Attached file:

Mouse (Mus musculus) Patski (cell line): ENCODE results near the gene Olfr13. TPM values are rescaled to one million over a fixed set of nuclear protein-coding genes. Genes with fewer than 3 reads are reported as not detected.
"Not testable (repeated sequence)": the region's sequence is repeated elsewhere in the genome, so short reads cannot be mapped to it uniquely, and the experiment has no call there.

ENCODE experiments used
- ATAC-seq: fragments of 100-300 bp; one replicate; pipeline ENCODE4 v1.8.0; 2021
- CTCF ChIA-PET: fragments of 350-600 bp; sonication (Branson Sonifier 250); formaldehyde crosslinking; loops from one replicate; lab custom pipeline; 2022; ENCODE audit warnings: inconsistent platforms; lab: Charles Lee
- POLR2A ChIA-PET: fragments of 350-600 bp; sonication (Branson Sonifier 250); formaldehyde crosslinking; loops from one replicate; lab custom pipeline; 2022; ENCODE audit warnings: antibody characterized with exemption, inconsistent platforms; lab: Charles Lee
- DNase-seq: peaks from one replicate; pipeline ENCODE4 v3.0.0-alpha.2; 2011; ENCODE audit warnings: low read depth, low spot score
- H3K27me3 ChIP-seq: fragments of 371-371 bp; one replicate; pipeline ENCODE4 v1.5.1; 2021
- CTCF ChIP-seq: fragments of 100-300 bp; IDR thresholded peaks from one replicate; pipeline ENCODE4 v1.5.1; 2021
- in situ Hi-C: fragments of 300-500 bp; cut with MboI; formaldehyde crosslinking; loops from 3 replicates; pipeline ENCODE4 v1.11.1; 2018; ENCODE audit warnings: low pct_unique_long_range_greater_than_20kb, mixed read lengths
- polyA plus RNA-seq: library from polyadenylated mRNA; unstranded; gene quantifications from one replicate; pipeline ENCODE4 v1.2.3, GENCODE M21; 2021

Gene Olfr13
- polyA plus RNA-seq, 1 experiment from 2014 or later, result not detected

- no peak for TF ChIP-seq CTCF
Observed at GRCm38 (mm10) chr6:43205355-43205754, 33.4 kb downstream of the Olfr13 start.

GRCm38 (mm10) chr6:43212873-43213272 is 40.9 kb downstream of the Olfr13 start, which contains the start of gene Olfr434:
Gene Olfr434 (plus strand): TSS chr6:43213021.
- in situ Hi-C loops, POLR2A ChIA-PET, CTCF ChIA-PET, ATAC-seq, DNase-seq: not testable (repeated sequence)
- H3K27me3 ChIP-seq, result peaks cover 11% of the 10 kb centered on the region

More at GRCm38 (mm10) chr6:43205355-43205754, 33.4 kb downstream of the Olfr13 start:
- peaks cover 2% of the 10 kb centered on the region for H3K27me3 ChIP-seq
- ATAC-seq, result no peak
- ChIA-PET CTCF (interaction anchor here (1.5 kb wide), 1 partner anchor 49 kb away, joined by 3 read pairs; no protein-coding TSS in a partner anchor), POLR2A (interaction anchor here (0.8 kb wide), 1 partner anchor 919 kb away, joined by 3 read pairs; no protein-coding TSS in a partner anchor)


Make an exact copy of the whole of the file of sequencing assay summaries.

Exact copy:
Mouse (Mus musculus) Patski (cell line): ENCODE results near the gene Olfr13. TPM values are rescaled to one million over a fixed set of nuclear protein-coding genes. Genes with fewer than 3 reads are reported as not detected.
"Not testable (repeated sequence)": the region's sequence is repeated elsewhere in the genome, so short reads cannot be mapped to it uniquely, and the experiment has no call there.

ENCODE experiments used
- ATAC-seq: fragments of 100-300 bp; one replicate; pipeline ENCODE4 v1.8.0; 2021
- CTCF ChIA-PET: fragments of 350-600 bp; sonication (Branson Sonifier 250); formaldehyde crosslinking; loops from one replicate; lab custom pipeline; 2022; ENCODE audit warnings: inconsistent platforms; lab: Charles Lee
- POLR2A ChIA-PET: fragments of 350-600 bp; sonication (Branson Sonifier 250); formaldehyde crosslinking; loops from one replicate; lab custom pipeline; 2022; ENCODE audit warnings: antibody characterized with exemption, inconsistent platforms; lab: Charles Lee
- DNase-seq: peaks from one replicate; pipeline ENCODE4 v3.0.0-alpha.2; 2011; ENCODE audit warnings: low read depth, low spot score
- H3K27me3 ChIP-seq: fragments of 371-371 bp; one replicate; pipeline ENCODE4 v1.5.1; 2021
- CTCF ChIP-seq: fragments of 100-300 bp; IDR thresholded peaks from one replicate; pipeline ENCODE4 v1.5.1; 2021
- in situ Hi-C: fragments of 300-500 bp; cut with MboI; formaldehyde crosslinking; loops from 3 replicates; pipeline ENCODE4 v1.11.1; 2018; ENCODE audit warnings: low pct_unique_long_range_greater_than_20kb, mixed read lengths
- polyA plus RNA-seq: library from polyadenylated mRNA; unstranded; gene quantifications from one replicate; pipeline ENCODE4 v1.2.3, GENCODE M21; 2021

Gene Olfr13
- polyA plus RNA-seq, 1 experiment from 2014 or later, result not detected

- no peak for TF ChIP-seq CTCF
Observed at GRCm38 (mm10) chr6:43205355-43205754, 33.4 kb downstream of the Olfr13 start.

GRCm38 (mm10) chr6:43212873-43213272 is 40.9 kb downstream of the Olfr13 start, which contains the start of gene Olfr434:
Gene Olfr434 (plus strand): TSS chr6:43213021.
- in situ Hi-C loops, POLR2A ChIA-PET, CTCF ChIA-PET, ATAC-seq, DNase-seq: not testable (repeated sequence)
- H3K27me3 ChIP-seq, result peaks cover 11% of the 10 kb centered on the region

More at GRCm38 (mm10) chr6:43205355-43205754, 33.4 kb downstream of the Olfr13 start:
- peaks cover 2% of the 10 kb centered on the region for H3K27me3 ChIP-seq
- ATAC-seq, result no peak
- ChIA-PET CTCF (interaction anchor here (1.5 kb wide), 1 partner anchor 49 kb away, joined by 3 read pairs; no protein-coding TSS in a partner anchor), POLR2A (interaction anchor here (0.8 kb wide), 1 partner anchor 919 kb away, joined by 3 read pairs; no protein-coding TSS in a partner anchor)